How Seeds Affect Hormones

During the follicular phase, advocates of seed cycling claim that the phytoestrogens in flaxseeds can help increase or decrease estrogen levels. Phytoestrogens are plant ‐ derived dietary compounds with structural similarity to estrogen.

Additionally, seed cyclers claim that zinc from pumpkin seeds can promote progesterone production in preparation for the next phase of the cycle.

In the second phase, the sesame and sunflower seed combination is thought to boost progesterone via a compound called enterodiolderived from a type of fiber in the seeds called lignan.


Seed cycling proponents say the practice can balance the hormones estrogen and progesterone through the actions of phytoestrogens, plant-based compounds that have similar effects to estrogen produced in the body.

Does Seed Cycling Result in Balanced Hormones?

A popular claim of seed cycling is that it can balance your hormone levels through the actions of phytoestrogens from lignans, a fiber found in some seeds.

Sesame and flaxseeds have particularly high concentrations of lignans. After consumption, these lignans are converted into phytoestrogens that can mimic the action of estrogen or hinder it, depending on the dose. However, the estrogen-boosting or -hindering effects of these lignans have not been proven.

With sesame, one five-week study in postmenopausal women from 2006 found that consuming 50 grams of sesame powder daily increased levels of some other sex hormones but did not affect estrogen levels.

In general, those with a regular menstrual cycle already produce the right amounts of hormones. For those with hormonal imbalances, seed cycling is not likely to improve symptoms.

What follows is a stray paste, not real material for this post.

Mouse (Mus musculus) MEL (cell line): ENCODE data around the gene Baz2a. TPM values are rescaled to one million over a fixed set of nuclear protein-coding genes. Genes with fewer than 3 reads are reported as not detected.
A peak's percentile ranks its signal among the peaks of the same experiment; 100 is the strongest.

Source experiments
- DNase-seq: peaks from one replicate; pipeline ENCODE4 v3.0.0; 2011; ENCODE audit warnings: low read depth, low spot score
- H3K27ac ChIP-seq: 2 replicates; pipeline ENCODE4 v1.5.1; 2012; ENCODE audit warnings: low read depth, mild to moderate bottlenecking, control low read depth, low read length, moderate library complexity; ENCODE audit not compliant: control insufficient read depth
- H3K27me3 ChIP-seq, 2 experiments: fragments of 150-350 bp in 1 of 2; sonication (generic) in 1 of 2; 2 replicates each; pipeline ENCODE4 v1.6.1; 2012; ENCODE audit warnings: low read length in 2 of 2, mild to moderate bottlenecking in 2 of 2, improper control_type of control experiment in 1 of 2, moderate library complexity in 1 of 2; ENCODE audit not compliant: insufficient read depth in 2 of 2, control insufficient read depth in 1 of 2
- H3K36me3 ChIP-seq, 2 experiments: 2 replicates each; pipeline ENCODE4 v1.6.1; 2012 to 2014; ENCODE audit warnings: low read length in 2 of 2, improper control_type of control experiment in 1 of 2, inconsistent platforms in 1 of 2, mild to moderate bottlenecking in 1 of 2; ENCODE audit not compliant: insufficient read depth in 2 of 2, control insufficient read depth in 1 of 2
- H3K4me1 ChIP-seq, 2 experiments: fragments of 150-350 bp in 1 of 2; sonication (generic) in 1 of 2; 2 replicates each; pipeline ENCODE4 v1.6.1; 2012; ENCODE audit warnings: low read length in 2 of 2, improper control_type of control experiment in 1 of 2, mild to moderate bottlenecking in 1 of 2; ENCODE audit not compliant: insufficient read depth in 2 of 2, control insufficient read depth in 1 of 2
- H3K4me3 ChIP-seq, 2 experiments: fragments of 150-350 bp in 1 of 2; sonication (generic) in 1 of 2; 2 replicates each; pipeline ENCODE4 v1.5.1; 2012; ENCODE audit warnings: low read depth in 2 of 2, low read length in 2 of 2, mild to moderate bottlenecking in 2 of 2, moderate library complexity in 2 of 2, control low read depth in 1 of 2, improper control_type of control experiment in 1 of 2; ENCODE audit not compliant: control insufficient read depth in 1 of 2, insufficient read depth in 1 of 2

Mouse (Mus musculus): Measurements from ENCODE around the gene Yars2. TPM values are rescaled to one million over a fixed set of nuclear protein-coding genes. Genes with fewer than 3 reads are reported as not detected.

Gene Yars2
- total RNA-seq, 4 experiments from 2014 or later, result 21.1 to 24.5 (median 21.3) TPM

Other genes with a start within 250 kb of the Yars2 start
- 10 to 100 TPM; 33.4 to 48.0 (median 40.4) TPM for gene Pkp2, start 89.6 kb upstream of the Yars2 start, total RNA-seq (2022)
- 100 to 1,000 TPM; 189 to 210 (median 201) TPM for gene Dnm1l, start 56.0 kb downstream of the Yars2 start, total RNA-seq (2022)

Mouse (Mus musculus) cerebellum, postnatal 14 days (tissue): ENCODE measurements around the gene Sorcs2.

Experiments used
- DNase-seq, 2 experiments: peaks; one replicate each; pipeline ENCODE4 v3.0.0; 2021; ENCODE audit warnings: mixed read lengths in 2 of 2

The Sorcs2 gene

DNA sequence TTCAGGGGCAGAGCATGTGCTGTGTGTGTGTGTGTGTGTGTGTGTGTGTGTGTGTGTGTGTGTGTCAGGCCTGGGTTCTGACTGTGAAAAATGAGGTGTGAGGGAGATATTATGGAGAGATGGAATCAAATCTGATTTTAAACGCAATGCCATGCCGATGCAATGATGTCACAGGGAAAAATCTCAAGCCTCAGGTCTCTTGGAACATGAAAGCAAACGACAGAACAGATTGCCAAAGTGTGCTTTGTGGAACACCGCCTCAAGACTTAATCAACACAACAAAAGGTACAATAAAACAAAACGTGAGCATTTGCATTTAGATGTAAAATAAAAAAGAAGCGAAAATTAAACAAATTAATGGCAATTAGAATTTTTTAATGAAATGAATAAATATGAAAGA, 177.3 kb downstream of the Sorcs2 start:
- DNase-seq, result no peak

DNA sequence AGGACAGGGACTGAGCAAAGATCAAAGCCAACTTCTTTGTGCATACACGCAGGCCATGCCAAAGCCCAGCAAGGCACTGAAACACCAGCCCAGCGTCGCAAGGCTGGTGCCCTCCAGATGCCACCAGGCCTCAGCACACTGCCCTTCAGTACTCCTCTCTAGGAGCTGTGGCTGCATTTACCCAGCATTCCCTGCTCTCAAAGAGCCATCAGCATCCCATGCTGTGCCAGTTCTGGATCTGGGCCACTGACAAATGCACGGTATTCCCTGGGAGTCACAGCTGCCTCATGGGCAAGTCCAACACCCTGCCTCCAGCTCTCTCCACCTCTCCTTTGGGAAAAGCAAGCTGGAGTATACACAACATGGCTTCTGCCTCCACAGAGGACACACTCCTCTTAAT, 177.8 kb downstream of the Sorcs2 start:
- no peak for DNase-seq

Plant lignans can have a weak effect on estrogen levels, but more research is needed in this area. No scientific evidence associates seed cycling with improved hormone levels.

Seed Cycling and Menopausal Symptoms

Research has found flaxseeds have been linked to slight increases in estrogen, which may result in fewer hot flashes (sudden feeling of warmth), reduced vaginal dryness, and better overall quality of life in menopausal and postmenopausal women.

However, other studies note that lignans, phytoestrogens, and seeds may not be any more effective at improving symptoms of menopause than a placebo, so more research is needed.


While flaxseeds may offer some health benefits for menopausal and postmenopausal women, no evidence suggests that the doses and timings proposed by seed cycling have any benefits.

Seed Cycling for Fertility

Some claim that consuming lignans results in a shorter time to conception, however, there is little evidence to support this.

A 1993 study found that while a lignan supplement had no effect on overall cycle length, it did increase the luteal phase. This suggests that lignan consumption could have beneficial effects on the menstrual cycle but there is not enough evidence to say that seed cycling could positively affect fertility.